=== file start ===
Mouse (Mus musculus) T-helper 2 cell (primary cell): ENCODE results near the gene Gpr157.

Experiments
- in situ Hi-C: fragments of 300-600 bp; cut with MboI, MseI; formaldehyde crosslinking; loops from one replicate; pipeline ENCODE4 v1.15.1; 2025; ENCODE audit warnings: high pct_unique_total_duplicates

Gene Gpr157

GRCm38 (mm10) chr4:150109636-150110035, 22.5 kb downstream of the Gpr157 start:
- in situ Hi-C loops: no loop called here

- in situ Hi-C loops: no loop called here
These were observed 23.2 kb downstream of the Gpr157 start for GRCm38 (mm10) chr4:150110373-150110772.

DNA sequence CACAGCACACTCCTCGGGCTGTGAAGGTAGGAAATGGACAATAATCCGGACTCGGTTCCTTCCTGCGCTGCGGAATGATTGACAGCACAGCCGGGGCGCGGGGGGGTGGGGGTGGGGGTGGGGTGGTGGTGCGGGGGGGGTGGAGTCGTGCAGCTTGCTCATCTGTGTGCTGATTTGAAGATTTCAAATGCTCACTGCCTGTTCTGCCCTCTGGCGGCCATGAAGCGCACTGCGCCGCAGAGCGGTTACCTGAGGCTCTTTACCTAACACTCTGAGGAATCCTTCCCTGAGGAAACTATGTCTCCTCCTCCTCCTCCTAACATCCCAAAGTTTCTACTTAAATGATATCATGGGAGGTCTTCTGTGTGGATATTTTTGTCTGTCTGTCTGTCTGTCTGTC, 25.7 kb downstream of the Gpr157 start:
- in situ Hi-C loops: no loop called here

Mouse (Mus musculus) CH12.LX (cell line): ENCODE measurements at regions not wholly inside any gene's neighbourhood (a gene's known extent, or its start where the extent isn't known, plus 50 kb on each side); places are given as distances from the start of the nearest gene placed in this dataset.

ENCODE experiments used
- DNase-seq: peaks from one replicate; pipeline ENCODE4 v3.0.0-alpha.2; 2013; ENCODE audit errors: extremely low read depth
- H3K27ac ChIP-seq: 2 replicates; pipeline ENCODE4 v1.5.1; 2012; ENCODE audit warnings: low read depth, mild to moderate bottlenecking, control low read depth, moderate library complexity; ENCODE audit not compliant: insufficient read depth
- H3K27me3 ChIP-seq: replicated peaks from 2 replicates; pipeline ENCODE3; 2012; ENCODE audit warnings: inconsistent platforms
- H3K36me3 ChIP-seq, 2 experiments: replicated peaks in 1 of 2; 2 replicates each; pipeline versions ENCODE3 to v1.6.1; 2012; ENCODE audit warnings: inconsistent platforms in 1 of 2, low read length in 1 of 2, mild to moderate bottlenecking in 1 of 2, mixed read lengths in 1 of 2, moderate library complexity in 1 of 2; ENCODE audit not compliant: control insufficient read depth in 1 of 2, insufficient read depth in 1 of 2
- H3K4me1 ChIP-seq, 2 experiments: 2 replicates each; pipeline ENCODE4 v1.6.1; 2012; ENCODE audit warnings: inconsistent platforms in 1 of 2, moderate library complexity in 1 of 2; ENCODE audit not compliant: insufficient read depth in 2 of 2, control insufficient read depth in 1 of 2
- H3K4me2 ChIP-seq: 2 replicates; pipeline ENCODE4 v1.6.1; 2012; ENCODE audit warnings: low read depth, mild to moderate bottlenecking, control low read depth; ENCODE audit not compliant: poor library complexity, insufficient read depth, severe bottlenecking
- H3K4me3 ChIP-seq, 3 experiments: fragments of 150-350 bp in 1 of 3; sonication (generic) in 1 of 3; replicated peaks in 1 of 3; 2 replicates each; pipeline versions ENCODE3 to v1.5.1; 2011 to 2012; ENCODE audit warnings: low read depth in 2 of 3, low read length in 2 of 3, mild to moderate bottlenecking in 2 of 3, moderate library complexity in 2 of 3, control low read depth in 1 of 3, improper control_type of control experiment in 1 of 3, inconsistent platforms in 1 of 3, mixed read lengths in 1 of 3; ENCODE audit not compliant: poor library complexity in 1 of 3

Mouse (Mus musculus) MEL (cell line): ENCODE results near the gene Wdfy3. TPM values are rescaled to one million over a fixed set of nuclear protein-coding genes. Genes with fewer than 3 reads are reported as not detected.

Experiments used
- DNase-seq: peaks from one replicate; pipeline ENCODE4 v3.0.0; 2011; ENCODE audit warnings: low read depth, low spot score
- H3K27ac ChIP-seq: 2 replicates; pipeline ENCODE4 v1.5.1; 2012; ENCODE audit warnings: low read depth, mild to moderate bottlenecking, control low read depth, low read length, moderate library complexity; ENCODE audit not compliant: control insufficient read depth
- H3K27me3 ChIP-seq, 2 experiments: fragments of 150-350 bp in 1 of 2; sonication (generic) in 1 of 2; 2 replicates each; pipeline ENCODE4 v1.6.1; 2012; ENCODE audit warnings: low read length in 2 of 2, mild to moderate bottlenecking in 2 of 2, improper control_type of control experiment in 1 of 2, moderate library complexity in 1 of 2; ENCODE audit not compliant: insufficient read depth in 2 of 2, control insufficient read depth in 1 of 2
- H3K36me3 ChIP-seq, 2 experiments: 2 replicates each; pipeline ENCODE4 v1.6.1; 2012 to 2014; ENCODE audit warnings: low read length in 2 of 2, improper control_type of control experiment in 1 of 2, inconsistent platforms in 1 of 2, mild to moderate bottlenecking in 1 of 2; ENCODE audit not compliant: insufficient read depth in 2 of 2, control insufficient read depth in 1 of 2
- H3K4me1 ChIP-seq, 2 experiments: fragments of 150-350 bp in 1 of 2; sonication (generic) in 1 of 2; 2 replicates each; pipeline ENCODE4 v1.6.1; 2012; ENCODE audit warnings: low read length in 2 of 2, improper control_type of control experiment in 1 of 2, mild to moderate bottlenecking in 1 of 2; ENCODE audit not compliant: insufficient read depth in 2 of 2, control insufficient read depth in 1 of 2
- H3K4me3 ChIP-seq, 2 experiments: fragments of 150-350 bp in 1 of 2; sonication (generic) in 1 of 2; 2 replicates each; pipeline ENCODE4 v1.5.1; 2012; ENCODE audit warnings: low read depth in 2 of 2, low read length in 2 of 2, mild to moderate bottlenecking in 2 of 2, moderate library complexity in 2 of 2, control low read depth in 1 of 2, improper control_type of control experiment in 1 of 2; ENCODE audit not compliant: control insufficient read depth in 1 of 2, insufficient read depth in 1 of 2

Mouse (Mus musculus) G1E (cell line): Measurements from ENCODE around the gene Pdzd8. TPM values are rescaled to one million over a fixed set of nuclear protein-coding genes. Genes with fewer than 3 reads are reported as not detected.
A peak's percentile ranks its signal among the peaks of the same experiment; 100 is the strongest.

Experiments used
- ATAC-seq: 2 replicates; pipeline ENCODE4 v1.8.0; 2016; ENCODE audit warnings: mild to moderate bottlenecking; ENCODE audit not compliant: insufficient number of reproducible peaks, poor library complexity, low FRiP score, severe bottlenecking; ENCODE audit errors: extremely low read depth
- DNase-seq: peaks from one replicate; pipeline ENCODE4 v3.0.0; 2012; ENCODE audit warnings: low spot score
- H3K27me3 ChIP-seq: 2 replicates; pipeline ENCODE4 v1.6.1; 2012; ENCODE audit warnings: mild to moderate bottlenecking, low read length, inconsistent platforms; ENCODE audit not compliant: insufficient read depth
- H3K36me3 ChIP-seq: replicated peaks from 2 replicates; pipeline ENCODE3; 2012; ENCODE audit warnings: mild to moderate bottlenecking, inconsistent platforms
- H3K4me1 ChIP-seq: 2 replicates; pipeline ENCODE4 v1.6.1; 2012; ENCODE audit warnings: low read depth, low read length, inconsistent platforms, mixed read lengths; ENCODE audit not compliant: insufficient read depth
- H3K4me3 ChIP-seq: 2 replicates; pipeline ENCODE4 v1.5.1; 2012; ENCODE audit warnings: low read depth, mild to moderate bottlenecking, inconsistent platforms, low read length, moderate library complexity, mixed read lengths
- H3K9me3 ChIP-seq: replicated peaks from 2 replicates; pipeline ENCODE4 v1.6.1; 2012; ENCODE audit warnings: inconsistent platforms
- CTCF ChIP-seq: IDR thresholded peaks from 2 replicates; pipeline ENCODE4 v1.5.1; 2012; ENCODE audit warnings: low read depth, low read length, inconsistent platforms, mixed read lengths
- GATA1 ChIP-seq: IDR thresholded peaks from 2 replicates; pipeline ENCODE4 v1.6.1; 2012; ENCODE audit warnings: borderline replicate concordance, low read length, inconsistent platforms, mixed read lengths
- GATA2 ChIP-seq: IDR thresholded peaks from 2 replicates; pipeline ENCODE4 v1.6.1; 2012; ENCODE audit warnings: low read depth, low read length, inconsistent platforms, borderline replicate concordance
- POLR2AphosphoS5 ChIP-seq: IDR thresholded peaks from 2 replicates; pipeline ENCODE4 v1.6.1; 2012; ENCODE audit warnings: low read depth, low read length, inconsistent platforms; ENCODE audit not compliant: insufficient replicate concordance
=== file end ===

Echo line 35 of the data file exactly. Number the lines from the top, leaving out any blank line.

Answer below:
- H3K4me1 ChIP-seq: 2 replicates; pipeline ENCODE4 v1.6.1; 2012; ENCODE audit warnings: low read depth, low read length, inconsistent platforms, mixed read lengths; ENCODE audit not compliant: insufficient read depth